It is critical to the success of this model that journalists be deeply indoctrinated. It is fundamental that they not know they have been indoctrinated. Their idealism is key to the illusion that they are unbiased reporters working in a world where the truth is the ultimate objective. But it is not. The ultimate objective is far from what is truth. It's all about which part of the truth sells. Further belaboring this point is that the other eighty percent of society is, for the most part, desensitized.
Now there are other media too whose basic social role is quite different: it's diversion. There's the real mass media-the kinds that are aimed at, you know, Joe Six Pack -- that kind. The purpose of those media is just to dull people's brains.
This is an oversimplification, but for the eighty percent or whatever they are, the main thing is to divert them. To get them to watch National Football League. And to worry about "Mother With Child With Six Heads," or whatever you pick up on the supermarket stands and so on. Or look at astrology. Or get involved in fundamentalist stuff or something or other. Just get them away. Get them away from things that matter. And for that it's important to reduce their capacity to think. (Chomsky, 1992)
This is you and me; we are the ones that, typically, mass media aims to distract. Certainly I am not going to sit here and tell you that existence itself is some conspiracy theory of a few wealthy elite. However, what we call news is most certainly a controlled effort to maintain a certain “status quo” in this nation. There are very large publications, like The New York Times which some argue is the most important newspaper in the world. The Oregonian, for that matter, can be considered the most important newspaper in Oregon. At a state level, The Oregonian plays an extremely important role in shaping the perception of the current world on the part of the politically active, educated classes. Oregon history is what appears in The Oregonian archives. In 100 years, when most of us are gone, Oregon history will be to the future what The Oregonian says. With that comes a heavy burden the editors likely feel.
Because of this deep burden of presenting history, it is of the utmost importance that to ensure history is shaped in an appropriate way certain things appear, certain things not appear, certain questions be asked, other questions be ignored, and that issues be framed in a particular fashion. To be clear, it is critical to note that this has nothing to do with liberal or conservative bias.
What does this have to do with sports? Simple, sports is a very pivotal component of the aforementioned indoctrination system. Sports offers us something to pay attention to that is, in the long run, of little true importance. Sports keeps us from worrying about those things that truly matter in our lives; things that, without a preoccupation, we might consider the idea of doing something about. Think for a moment the amount of intellectual capacity everyday people use towards sports. Hell, I am doing it here! Listen to a call-in radio program and it is incredible to see the intelligence that is used by ordinary people in discussions of sports as opposed to political and social issues. These callers have the most exotic information and understanding about all kind of esoteric issues. The press most certainly has a lot to do with this.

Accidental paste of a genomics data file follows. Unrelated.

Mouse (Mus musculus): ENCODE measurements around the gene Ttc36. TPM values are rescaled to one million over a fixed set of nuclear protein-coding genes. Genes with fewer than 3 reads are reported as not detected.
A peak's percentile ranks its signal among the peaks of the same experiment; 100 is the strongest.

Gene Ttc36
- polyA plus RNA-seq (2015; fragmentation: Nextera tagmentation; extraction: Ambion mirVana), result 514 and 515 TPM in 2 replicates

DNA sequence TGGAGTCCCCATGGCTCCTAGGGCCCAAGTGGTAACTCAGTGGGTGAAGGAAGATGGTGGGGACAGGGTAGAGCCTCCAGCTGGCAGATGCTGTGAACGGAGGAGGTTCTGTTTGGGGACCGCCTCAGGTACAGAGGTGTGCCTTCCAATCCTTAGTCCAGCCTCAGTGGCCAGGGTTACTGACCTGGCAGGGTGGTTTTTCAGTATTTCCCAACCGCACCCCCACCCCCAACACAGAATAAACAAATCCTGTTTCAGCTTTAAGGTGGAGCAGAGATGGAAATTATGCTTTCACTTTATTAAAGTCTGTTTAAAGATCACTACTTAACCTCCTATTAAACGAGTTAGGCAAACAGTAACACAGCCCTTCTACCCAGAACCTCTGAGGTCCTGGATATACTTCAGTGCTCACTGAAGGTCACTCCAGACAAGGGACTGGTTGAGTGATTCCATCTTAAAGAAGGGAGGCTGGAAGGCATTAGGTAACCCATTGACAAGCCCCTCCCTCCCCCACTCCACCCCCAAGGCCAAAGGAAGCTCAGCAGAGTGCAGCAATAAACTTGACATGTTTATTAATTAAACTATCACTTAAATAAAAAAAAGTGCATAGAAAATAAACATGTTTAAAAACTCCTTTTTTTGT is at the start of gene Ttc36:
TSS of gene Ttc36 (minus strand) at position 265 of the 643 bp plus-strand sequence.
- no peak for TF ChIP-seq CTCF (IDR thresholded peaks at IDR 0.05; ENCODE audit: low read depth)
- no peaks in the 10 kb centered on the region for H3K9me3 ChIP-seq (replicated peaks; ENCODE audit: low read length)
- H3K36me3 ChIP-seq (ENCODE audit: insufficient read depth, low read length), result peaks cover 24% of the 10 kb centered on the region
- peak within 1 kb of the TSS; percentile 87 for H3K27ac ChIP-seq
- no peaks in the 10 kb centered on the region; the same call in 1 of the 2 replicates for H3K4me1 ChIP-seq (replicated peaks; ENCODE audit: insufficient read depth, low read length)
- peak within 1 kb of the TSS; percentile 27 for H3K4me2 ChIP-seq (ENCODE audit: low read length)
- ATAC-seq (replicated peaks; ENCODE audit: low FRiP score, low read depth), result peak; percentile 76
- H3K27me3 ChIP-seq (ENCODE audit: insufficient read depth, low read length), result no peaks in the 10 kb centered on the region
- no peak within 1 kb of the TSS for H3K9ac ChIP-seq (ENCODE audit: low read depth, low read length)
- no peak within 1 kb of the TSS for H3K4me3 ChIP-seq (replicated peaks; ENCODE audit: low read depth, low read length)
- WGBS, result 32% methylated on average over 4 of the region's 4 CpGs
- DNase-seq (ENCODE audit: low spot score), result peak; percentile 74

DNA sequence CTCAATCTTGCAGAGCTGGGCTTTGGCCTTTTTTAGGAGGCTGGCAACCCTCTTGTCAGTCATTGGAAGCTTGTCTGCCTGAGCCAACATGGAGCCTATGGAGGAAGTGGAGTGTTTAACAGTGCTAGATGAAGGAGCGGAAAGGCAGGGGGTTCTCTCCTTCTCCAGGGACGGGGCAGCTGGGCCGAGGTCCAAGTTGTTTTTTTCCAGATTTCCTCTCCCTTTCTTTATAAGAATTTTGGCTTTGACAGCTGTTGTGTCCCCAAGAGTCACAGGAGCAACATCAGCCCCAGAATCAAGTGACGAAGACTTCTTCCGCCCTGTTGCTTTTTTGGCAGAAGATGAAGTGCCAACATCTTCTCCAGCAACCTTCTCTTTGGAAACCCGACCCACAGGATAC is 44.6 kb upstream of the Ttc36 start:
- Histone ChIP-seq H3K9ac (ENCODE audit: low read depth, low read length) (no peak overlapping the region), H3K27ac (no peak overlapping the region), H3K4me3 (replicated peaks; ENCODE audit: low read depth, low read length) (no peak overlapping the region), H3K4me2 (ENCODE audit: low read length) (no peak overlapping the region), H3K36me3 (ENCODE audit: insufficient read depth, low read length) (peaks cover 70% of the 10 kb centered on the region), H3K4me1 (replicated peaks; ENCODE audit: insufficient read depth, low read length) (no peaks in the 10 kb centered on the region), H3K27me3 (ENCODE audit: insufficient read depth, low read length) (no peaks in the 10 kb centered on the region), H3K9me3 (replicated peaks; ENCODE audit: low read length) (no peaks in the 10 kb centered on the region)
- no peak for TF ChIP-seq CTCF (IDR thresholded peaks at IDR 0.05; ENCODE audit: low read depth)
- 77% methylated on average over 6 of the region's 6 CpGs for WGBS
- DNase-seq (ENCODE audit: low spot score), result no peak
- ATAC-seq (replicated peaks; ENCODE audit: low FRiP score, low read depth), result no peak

Expanding upon this thought, the press needs to keep fans focused on a topic if they are truly shaping history. In the case of Oregon athletics, there is no doubt that local press has been shaping the history of Oregon for quite some time. Because Oregon has experienced unprecedented success in the sport most vital to a university, football, the history or Oregon athletics is inexorably tied to this success. The opinion makers recognize the need to divert attention to them, so they can continue to shape the rest of history. This is where negativity comes in to play.
Without a negative tint to Oregon athletics, Oregon fans might be inclined to start looking at the rest of history that The Oregonian is beginning to shape. Duck fans become very incensed whenever we see something negative about our team. Fans like me spend all of their free time looking for proof that these opinion shaping pundits are incorrect. We spend our time debating how to “quiet” these pundits. We think of exotic plans to boycott their paper, diminish their value. Does it really matter?
So what we have in the first place is major corporations which are parts of even bigger conglomerates. Now, like any other corporation, they have a product which they sell to a market. The market is advertisers -- that is, other businesses. What keeps the media functioning is not the audience. They make money from their advertisers. And remember, we're talking about the elite media. So they're trying to sell a good product, a product which raises advertising rates. And ask your friends in the advertising industry. That means that they want to adjust their audience to the more elite and affluent audience. That raises advertising rates. So what you have is institutions, corporations, big corporations, that are selling relatively privileged audiences to other businesses.
Well, what point of view would you expect to come out of this? I mean without any further assumptions, what you'd predict is that what comes out is a picture of the world, a perception of the world, that satisfies the needs and the interests and the perceptions of the sellers, the buyers and the product.